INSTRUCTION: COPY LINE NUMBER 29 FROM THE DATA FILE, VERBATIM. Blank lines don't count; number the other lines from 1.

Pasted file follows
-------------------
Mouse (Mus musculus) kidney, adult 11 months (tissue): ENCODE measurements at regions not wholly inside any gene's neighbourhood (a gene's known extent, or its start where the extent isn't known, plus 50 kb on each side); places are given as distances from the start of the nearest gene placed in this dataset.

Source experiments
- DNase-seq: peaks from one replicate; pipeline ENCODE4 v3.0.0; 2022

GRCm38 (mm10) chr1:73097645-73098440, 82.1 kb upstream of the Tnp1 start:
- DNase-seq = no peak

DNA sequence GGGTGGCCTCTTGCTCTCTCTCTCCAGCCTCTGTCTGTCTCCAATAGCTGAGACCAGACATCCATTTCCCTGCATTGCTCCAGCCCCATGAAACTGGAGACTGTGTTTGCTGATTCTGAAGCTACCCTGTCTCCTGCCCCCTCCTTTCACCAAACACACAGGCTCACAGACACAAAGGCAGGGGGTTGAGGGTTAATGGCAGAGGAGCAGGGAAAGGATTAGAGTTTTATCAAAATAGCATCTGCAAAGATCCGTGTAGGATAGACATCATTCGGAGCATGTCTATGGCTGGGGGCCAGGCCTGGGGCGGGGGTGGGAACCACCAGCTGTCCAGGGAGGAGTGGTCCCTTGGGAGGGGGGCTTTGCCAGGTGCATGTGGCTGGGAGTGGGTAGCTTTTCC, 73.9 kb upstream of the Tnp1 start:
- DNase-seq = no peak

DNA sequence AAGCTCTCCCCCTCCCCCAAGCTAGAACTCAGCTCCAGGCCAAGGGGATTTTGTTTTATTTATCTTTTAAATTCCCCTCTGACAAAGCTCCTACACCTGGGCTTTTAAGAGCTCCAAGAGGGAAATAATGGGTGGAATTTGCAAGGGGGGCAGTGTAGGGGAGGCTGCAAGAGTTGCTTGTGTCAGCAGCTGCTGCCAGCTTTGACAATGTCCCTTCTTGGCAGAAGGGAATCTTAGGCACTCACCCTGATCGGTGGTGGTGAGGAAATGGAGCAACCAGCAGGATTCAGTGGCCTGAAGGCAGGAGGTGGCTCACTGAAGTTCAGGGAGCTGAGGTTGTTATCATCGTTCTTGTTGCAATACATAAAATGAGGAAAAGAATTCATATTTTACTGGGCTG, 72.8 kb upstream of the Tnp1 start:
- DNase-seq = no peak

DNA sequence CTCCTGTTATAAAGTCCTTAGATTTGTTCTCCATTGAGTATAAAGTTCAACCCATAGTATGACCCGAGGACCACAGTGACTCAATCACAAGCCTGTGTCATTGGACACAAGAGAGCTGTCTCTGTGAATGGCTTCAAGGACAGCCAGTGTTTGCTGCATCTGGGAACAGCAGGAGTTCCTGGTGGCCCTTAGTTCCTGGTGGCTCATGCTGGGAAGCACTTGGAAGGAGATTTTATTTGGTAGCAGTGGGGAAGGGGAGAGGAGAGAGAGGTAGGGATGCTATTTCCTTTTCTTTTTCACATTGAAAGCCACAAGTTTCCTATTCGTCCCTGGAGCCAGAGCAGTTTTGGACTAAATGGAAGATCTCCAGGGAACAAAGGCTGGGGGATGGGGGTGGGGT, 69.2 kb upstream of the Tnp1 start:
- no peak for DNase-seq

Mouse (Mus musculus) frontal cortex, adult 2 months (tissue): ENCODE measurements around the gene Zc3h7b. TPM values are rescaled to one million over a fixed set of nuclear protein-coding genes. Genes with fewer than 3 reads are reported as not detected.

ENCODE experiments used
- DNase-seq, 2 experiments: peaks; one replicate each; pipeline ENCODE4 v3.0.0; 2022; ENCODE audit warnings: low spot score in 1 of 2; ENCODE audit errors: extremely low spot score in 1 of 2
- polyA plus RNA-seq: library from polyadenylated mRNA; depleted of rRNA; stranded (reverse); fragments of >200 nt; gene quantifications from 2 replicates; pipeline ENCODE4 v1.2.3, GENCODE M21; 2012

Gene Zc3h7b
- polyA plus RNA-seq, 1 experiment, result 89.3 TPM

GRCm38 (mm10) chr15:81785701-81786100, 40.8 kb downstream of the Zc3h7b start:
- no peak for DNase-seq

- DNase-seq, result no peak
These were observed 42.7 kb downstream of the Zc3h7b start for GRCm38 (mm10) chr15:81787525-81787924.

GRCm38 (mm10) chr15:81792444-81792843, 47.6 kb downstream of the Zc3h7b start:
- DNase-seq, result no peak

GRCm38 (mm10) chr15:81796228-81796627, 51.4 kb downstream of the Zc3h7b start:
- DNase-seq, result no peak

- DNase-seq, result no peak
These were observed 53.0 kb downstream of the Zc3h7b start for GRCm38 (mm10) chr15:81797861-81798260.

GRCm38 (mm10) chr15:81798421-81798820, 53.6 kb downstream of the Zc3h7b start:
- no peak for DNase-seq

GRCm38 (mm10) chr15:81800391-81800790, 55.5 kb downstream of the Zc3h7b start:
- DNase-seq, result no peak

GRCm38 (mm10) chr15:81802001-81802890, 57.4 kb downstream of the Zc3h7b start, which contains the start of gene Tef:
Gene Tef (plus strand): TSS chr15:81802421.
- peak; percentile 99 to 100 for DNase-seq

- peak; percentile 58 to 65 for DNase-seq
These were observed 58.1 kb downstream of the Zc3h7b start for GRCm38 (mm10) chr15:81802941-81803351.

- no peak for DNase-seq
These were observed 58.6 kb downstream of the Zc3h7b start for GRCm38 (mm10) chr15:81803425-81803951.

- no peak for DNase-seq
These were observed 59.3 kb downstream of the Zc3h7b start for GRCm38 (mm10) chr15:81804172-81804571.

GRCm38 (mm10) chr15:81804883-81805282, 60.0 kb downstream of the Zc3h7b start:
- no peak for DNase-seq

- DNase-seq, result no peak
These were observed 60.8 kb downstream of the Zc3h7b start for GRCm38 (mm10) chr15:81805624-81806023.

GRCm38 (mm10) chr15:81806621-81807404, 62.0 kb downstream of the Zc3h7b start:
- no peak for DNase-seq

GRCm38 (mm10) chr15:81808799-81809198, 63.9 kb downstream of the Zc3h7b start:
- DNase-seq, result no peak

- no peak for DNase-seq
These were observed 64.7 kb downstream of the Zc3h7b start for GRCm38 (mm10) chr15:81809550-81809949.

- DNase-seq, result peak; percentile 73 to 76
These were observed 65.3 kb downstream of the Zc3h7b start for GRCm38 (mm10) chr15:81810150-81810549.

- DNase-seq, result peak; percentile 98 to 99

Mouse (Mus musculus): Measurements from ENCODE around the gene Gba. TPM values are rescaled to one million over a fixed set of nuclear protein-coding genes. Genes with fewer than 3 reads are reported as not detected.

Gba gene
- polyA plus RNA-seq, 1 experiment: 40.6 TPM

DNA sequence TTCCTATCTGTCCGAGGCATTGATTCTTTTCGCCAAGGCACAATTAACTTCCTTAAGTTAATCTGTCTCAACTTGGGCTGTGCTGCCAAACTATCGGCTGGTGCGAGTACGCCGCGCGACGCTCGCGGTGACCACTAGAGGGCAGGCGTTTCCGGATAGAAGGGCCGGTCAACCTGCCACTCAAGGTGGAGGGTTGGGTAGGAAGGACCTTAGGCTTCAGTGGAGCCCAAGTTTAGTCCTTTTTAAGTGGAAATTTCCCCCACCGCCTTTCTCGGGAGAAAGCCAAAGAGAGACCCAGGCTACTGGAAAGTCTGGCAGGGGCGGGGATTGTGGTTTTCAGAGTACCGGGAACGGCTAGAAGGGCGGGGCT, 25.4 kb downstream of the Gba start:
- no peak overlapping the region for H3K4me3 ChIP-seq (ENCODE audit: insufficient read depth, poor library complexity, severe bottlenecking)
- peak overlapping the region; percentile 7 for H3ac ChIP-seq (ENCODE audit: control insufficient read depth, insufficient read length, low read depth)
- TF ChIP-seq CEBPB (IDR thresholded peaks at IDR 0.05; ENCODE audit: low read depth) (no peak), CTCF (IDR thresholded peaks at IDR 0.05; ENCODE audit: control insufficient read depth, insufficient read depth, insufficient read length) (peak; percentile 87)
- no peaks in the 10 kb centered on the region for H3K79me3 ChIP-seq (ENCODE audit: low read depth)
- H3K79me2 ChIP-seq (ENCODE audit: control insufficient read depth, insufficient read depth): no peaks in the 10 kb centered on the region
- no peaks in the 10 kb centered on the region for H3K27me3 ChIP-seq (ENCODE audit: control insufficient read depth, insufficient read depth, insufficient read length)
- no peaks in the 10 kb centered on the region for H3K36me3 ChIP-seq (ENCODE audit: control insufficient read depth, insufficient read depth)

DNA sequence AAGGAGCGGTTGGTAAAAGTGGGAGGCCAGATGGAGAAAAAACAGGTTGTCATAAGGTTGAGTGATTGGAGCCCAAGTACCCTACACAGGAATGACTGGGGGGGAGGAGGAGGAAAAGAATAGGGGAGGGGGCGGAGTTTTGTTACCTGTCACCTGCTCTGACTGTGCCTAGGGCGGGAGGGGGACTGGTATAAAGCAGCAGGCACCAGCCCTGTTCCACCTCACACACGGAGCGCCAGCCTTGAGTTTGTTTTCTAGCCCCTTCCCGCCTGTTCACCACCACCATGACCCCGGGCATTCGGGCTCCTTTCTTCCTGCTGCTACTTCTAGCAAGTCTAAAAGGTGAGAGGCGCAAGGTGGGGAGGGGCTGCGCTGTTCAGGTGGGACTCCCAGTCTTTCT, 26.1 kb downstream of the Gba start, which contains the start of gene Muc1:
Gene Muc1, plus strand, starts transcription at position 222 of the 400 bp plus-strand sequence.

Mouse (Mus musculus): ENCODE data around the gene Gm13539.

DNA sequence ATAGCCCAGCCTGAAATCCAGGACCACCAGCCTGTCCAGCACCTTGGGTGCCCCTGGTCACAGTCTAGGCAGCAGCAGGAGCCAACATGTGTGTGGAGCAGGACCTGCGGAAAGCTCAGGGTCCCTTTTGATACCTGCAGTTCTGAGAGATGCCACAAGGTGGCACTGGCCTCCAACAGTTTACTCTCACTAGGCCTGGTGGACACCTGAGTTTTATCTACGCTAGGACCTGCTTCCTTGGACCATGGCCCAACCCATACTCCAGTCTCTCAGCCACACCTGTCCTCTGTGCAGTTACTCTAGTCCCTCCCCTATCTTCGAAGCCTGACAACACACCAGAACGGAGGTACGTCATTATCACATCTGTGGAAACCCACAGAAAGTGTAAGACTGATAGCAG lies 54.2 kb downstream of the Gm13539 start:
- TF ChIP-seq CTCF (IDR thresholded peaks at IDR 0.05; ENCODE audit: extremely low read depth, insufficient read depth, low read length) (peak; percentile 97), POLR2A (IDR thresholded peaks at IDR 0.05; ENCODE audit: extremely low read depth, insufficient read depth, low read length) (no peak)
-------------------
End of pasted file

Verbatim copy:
- no peak for DNase-seq